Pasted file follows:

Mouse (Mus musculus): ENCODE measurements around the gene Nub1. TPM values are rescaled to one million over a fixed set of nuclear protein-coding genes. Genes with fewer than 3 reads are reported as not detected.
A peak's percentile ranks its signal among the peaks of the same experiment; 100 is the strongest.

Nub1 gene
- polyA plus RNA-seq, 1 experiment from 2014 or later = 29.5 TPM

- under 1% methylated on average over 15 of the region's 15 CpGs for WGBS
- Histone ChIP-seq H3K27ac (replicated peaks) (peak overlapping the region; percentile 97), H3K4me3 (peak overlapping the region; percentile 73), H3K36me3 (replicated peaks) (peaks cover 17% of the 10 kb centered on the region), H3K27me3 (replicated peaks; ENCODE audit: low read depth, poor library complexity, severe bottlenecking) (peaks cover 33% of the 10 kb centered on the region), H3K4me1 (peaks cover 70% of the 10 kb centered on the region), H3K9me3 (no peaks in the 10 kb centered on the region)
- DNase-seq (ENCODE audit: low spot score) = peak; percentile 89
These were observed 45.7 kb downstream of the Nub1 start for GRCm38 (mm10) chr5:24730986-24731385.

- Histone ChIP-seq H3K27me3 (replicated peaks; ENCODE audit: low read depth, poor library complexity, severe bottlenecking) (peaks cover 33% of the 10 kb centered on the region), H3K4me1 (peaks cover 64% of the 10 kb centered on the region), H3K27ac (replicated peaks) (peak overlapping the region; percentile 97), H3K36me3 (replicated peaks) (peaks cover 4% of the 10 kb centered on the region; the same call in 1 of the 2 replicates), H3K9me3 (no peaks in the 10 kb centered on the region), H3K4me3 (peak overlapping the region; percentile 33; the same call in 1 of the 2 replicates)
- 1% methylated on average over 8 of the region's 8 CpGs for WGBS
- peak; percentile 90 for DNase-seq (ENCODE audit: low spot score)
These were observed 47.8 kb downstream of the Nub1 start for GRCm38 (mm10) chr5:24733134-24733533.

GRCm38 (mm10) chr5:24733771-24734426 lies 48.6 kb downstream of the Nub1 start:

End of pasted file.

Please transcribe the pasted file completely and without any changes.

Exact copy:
Mouse (Mus musculus): ENCODE measurements around the gene Nub1. TPM values are rescaled to one million over a fixed set of nuclear protein-coding genes. Genes with fewer than 3 reads are reported as not detected.
A peak's percentile ranks its signal among the peaks of the same experiment; 100 is the strongest.

Nub1 gene
- polyA plus RNA-seq, 1 experiment from 2014 or later = 29.5 TPM

- under 1% methylated on average over 15 of the region's 15 CpGs for WGBS
- Histone ChIP-seq H3K27ac (replicated peaks) (peak overlapping the region; percentile 97), H3K4me3 (peak overlapping the region; percentile 73), H3K36me3 (replicated peaks) (peaks cover 17% of the 10 kb centered on the region), H3K27me3 (replicated peaks; ENCODE audit: low read depth, poor library complexity, severe bottlenecking) (peaks cover 33% of the 10 kb centered on the region), H3K4me1 (peaks cover 70% of the 10 kb centered on the region), H3K9me3 (no peaks in the 10 kb centered on the region)
- DNase-seq (ENCODE audit: low spot score) = peak; percentile 89
These were observed 45.7 kb downstream of the Nub1 start for GRCm38 (mm10) chr5:24730986-24731385.

- Histone ChIP-seq H3K27me3 (replicated peaks; ENCODE audit: low read depth, poor library complexity, severe bottlenecking) (peaks cover 33% of the 10 kb centered on the region), H3K4me1 (peaks cover 64% of the 10 kb centered on the region), H3K27ac (replicated peaks) (peak overlapping the region; percentile 97), H3K36me3 (replicated peaks) (peaks cover 4% of the 10 kb centered on the region; the same call in 1 of the 2 replicates), H3K9me3 (no peaks in the 10 kb centered on the region), H3K4me3 (peak overlapping the region; percentile 33; the same call in 1 of the 2 replicates)
- 1% methylated on average over 8 of the region's 8 CpGs for WGBS
- peak; percentile 90 for DNase-seq (ENCODE audit: low spot score)
These were observed 47.8 kb downstream of the Nub1 start for GRCm38 (mm10) chr5:24733134-24733533.

GRCm38 (mm10) chr5:24733771-24734426 lies 48.6 kb downstream of the Nub1 start: